Presentation on theme: "Practices, Norms and Options: a Mixed Methods Study on the Efficacy of a Support Group Programme for Cancer Caregivers 30 June 2014, University of Sheffield."— Presentation transcript:
Practices, Norms and Options: a Mixed Methods Study on the Efficacy of a Support Group Programme for Cancer Caregivers 30 June 2014, University of Sheffield Presented by Huiying Ng On behalf of the research team at the National University Hospital: A/P Rathi Mahendran A/P Konstadina Griva Joanne Chua Haikel Lim Joyce Tan Supported by National University Cancer Institute (Singapore) Seed Fund
Overview Background: Conceptual Beginnings Context: Caregiving in Singapore Challenge #1: Finding a theoretical framework (and introduction to SDT) Methodology: Mixed Methods Challenges and Solutions Adopted Preliminary Findings Methodological Recommendations
Social Identity Theory Prejudice Discrimination Conflict Options & information Insufficient structure Lack of an “integrated and continuous social self” Collective identity Fulfillment Self-realisation Individual identities
Caregiving in Singapore “Family” / “informal” caregivers Low public awareness of caregivers’ psychological support need Filial piety and family obligation Disinclination to speak about cancer
Self-determination Theory Basic Psychological Needs MotivationCompetence Autonomy Relatedness
Research Aims 1.How a supportive social environment may assist caregivers in achieving better psychological resilience, namely through providing autonomy support, interpersonal involvement and a structured framework for caregiving 2.How these aspects of the social environment interact with caregiving motivations to result in psychological outcomes 3.The qualitative form that such a social environment would take.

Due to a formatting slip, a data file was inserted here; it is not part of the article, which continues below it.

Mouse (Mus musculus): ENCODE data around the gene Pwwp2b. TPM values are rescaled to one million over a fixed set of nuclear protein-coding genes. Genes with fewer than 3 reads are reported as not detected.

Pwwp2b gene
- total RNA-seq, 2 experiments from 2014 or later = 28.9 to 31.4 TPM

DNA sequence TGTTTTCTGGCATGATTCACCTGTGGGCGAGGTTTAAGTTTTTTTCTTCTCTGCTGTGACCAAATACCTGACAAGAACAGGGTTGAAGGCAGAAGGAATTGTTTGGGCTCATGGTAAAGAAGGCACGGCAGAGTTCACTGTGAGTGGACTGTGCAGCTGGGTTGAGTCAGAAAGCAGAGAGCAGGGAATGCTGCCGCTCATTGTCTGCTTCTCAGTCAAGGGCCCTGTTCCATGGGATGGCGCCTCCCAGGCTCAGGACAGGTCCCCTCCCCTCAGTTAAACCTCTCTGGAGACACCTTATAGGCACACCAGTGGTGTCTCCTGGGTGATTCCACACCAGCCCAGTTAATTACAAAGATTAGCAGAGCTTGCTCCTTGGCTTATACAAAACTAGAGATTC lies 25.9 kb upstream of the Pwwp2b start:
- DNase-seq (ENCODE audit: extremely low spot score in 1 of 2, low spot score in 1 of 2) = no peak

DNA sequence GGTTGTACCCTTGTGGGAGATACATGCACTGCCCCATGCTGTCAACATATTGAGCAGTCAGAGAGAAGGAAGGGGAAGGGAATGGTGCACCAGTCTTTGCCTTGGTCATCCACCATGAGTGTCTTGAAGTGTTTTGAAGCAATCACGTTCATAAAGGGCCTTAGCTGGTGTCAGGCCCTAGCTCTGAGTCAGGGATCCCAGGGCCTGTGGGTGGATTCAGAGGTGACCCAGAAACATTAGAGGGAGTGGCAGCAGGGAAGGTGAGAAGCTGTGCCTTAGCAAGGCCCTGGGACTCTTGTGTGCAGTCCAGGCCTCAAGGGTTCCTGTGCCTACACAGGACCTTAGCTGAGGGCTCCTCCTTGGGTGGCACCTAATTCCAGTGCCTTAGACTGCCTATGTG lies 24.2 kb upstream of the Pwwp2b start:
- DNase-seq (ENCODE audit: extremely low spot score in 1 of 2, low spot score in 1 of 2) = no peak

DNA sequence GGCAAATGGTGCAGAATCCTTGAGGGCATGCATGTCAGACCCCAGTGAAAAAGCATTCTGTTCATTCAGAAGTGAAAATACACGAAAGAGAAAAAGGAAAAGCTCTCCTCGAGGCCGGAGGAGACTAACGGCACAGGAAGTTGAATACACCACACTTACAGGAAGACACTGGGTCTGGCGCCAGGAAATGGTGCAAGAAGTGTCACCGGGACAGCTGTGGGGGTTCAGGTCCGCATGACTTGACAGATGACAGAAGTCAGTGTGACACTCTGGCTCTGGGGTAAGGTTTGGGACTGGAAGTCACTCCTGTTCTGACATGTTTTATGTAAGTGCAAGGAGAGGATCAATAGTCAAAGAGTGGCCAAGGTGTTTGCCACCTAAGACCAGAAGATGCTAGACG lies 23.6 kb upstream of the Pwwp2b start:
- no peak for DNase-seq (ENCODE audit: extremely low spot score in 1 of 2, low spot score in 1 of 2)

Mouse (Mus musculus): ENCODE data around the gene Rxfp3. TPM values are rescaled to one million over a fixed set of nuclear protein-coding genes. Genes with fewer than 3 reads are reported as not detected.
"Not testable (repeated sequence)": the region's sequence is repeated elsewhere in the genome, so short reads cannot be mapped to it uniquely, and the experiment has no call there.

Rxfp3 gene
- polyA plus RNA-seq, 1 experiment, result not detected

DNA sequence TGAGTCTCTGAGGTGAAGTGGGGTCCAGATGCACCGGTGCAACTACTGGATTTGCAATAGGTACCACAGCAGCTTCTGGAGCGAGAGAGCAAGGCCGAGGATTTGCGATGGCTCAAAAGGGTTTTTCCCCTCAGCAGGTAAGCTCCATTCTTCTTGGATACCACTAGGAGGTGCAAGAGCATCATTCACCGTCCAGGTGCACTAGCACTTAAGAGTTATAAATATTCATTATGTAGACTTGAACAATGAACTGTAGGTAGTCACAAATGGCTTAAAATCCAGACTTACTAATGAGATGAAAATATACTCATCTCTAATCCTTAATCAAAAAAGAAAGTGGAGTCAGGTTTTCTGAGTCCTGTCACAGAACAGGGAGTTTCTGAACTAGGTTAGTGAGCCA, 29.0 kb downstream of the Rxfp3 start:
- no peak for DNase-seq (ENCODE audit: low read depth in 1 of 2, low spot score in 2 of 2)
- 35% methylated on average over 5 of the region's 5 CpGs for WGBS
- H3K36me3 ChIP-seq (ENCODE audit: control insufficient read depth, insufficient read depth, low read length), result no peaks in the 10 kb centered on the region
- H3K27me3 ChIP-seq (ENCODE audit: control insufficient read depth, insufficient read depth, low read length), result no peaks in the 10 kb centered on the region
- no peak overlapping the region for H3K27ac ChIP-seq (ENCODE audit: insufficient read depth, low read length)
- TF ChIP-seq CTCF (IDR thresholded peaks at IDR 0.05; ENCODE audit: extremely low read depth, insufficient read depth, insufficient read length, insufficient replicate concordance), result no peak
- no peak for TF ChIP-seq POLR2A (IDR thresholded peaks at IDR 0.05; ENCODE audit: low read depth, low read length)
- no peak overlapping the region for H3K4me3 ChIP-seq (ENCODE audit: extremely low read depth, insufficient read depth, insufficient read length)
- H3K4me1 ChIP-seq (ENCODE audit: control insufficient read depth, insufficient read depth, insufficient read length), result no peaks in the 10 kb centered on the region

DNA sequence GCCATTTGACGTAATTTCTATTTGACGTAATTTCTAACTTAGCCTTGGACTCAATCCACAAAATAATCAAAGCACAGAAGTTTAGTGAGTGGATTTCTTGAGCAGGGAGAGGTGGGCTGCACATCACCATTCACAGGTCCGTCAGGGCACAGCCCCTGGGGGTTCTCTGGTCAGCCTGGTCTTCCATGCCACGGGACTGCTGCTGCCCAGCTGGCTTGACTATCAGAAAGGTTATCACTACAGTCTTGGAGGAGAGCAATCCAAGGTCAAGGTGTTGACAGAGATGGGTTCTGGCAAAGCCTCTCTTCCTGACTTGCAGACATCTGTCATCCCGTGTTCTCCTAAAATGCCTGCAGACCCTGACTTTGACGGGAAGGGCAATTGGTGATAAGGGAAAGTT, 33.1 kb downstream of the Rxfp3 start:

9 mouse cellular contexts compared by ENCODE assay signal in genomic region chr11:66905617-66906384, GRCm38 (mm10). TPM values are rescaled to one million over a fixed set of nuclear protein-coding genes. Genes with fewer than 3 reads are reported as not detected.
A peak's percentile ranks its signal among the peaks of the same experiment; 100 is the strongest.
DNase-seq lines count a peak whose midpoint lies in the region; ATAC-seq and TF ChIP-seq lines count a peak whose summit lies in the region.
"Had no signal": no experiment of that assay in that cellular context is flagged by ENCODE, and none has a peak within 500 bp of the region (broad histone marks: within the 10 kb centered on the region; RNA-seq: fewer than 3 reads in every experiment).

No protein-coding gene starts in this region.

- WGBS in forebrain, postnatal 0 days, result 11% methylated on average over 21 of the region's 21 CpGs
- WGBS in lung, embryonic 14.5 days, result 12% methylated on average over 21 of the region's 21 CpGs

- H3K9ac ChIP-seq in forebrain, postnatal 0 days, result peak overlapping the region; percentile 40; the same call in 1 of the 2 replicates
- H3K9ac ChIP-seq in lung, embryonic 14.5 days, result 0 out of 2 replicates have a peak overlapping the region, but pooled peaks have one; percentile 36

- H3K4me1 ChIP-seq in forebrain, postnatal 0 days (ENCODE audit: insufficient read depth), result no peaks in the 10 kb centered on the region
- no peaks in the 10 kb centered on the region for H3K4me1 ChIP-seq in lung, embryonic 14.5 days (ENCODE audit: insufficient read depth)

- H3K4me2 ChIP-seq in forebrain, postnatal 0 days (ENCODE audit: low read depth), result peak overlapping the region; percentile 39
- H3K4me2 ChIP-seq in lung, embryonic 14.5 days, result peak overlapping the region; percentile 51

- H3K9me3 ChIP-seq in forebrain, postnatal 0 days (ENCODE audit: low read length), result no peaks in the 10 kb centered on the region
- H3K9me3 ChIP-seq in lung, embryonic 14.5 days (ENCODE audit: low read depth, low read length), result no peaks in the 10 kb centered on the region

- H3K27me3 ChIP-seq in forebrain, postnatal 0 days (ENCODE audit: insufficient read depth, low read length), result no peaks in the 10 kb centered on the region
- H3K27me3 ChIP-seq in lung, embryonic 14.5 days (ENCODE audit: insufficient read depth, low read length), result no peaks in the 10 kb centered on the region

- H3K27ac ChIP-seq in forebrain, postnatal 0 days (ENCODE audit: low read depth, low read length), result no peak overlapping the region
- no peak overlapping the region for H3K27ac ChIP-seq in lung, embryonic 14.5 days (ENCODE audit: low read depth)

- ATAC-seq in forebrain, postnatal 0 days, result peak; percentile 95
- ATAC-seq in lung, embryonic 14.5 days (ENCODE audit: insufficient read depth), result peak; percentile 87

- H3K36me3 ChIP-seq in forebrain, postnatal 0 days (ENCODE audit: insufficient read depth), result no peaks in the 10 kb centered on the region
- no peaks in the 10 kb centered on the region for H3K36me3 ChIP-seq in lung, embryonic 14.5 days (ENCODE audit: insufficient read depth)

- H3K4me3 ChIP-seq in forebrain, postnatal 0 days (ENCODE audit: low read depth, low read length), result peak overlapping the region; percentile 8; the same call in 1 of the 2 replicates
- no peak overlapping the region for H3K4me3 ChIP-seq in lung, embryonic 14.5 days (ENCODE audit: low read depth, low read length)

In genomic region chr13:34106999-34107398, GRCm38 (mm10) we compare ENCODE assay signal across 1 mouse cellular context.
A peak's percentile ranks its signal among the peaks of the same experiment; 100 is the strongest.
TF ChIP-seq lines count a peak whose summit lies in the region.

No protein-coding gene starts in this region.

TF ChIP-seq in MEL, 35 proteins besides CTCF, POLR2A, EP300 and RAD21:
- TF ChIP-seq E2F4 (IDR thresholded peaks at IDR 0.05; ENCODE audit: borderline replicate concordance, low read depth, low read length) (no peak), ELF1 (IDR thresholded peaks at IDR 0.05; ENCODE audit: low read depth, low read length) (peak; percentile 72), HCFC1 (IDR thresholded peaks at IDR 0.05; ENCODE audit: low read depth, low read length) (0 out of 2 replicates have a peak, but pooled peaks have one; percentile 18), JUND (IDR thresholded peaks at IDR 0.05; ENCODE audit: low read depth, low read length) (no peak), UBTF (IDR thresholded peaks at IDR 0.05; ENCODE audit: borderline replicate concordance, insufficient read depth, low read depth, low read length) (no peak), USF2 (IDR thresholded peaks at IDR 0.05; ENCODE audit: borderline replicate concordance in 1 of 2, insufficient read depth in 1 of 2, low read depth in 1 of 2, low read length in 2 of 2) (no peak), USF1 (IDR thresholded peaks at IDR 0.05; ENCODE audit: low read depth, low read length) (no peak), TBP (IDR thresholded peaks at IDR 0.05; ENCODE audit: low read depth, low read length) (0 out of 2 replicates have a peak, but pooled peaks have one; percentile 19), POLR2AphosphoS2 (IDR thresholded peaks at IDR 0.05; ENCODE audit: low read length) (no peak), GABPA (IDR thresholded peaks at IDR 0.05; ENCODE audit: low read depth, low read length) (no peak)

Methodology Quantitative Qualitative Semi-structured interview Pre-intervention Challenges faced Family support Caregiving disruption to life goals Expectations of group Post-intervention “What did you like or not like about the support group?” Improvements Met expectations? ConstructMeasure Caregiver Quality of Life and Burden Caregiver Quality of Life-Cancer (CQOLC) Caregiver Stress Perceived Stress Scale (PSS) Hospital Anxiety and Depression Scale (HADS) Basic Psychological Needs Basic Psychological Needs Scale (BPNS) Perceived Competence Perceived Competence Scale (PCS) Perceived Autonomy Support Healthcare Climate Questionnaire (HCCQ) Perceived Relatedness Interpersonal Support Evaluation List (ISEL)
Quantitative Measures ConstructMeasure Reliability in previous samples Caregiver Quality of Life and Burden Caregiver Quality of Life- Cancer (CQOLC) =.91 (Weitzner et al., 1999) Caregiver Stress Perceived Stress Scale (PSS) Hospital Anxiety and Depression Scale (HADS) =.91 (Sheldon Cohen & Janicki-Deverts, 2012) =.76 (Lok & Bishop, 1999) Basic Psychological Needs Basic Psychological Needs Scale (BPNS) =.79 to.87 (Ilardi et al., 1993; Kasser, Davey, & Ryan, 1992) Perceived Competence Perceived Competence Scale (PCS) =.95; Williams et al., 1996) Perceived Autonomy Support Healthcare Climate Questionnaire (HCCQ) = 0.80 (Williams, Freedman, & Deci, 1998) Perceived Relatedness Interpersonal Support Evaluation List (ISEL) =.81 (Scrignaro, Barni, & Magrin, 2011)